1 On account of our fri ship I have not kept these things back.
and Plautianus. For he forced his eldest son to marry the daughter of Plautianus, and would often maintain Plautianus in doing affronts to his son; and did write also in a letter to the senate by these words: “I love the man so well as I wish he may over-live me.” Now, if these princes had been as a Trajan, or a Marcus Aurelius, a man might have thought that this had proceeded of an abundant goodness of nature; but being men so wise, of such strength and severity of mind, and so extreme lovers of themselves, as all these were, it proveth most plainly that they found their own felicity, though as great as ever happened to mortal men, but as a half-piece, except they mought have a friend to make it entire. And yet, which is more, they were princes which had wives, sons, nephews; and yet all these could not supply the comfort of friendship.
It is not to be forgotten what Commineus o$serveth of his first master, Duke Charles the Hardy; namely, that he would communicate his secrets with none, and least of all those secrets which troubled him most. Whereupon he goeth on, and saith that towards his latter time that closeness did impair, and a little perish his understanding." Surely Commineus mought have made the same judgment also, if it had pleased him, of his second master, Louis XI., whose closeness was indeed his tormentor. The parable of Pythagoras is dark but true: Cor ne edito,” eat not the heart. Certainly, if a man would give it a hard phrase, those that want friends to open themselves unto are cannibals of their own hearts. But one thing is most admirable (wherewith I
will conclude this first-fruit of friendship), which is, that this communicating of a man's self to his friend works two contrary effects: for it redoubleth joys, and cutteth griefs in halves. For there is no man that imparteth his joys to his friend, but he joyeth the more; and no man that imparteth his griefs to his friend, but he grieveth the less. So that it is, in truth, of operation upon a man's mind, of like virtue as the alchemists used to attribute to their stone for man's body, that it worketh all contrary effects, but still to the good and benefit of nature. But yet, without praying in aid of alchemists, there is a manifest image of this in the ordinary course of nature.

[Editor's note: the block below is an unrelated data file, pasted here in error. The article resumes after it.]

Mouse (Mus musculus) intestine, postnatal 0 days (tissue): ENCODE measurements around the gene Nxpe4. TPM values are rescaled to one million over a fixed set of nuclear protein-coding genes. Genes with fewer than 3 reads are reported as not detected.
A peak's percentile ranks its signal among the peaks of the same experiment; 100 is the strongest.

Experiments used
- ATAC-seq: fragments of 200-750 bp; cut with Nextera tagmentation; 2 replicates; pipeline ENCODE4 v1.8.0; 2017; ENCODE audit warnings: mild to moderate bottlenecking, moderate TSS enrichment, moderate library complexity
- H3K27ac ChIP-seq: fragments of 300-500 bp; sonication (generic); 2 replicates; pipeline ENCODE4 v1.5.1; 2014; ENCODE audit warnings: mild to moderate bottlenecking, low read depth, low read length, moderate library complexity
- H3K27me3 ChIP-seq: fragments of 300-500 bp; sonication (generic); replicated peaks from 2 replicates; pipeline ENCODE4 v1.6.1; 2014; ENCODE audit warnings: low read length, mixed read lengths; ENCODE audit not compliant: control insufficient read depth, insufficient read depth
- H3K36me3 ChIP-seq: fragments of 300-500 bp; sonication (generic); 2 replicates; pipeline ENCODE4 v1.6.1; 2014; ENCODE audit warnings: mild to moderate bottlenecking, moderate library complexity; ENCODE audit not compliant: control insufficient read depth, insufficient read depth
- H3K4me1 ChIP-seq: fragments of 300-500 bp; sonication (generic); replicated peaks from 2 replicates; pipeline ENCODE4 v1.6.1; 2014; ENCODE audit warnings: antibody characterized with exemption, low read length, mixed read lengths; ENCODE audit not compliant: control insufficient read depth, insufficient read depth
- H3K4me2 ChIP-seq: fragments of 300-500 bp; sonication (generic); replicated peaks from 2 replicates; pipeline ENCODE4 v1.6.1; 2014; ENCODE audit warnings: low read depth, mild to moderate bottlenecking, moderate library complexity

For in bodies, union strengtheneth and cherisheth any natural action, and, on the other side, weakeneth and dulleth any violent impression: and even so is it of minds.
The second fruit of friendship is healthful and sovereign for the understanding, as the first is for the affections. For friendship maketh indeed a fair day in the affections from storm and tempests; but it maketh daylight in the understanding out of darkness and confusion of thoughts. Neither is this to be understood only of faithful counsel, which a man receiveth from his friend; but before you come to that, certain it is, that whosoever hath his mind fraught with many thoughts, his wits and understanding do clarify and break up in the communicating and discoursing with another: he tosseth his thoughts more easily, he marshalleth them more orderly, he seeth how they look when they are turned into words; finally, he waxeth wiser than himself, and that more by an hour's